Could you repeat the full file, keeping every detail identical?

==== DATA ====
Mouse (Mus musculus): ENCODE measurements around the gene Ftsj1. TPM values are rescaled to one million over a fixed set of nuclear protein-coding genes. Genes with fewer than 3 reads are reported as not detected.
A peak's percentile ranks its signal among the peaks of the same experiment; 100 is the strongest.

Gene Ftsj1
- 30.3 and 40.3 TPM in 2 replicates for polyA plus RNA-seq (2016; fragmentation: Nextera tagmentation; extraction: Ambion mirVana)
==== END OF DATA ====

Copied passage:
Mouse (Mus musculus): ENCODE measurements around the gene Ftsj1. TPM values are rescaled to one million over a fixed set of nuclear protein-coding genes. Genes with fewer than 3 reads are reported as not detected.
A peak's percentile ranks its signal among the peaks of the same experiment; 100 is the strongest.

Gene Ftsj1
- 30.3 and 40.3 TPM in 2 replicates for polyA plus RNA-seq (2016; fragmentation: Nextera tagmentation; extraction: Ambion mirVana)